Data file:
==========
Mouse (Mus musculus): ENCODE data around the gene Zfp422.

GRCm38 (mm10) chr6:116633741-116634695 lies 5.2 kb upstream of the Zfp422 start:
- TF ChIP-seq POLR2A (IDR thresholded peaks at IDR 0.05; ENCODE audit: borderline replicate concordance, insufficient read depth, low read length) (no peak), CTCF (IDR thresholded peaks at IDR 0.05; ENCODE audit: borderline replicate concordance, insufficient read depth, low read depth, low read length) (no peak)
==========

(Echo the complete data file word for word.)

Mouse (Mus musculus): ENCODE data around the gene Zfp422.

GRCm38 (mm10) chr6:116633741-116634695 lies 5.2 kb upstream of the Zfp422 start:
- TF ChIP-seq POLR2A (IDR thresholded peaks at IDR 0.05; ENCODE audit: borderline replicate concordance, insufficient read depth, low read length) (no peak), CTCF (IDR thresholded peaks at IDR 0.05; ENCODE audit: borderline replicate concordance, insufficient read depth, low read depth, low read length) (no peak)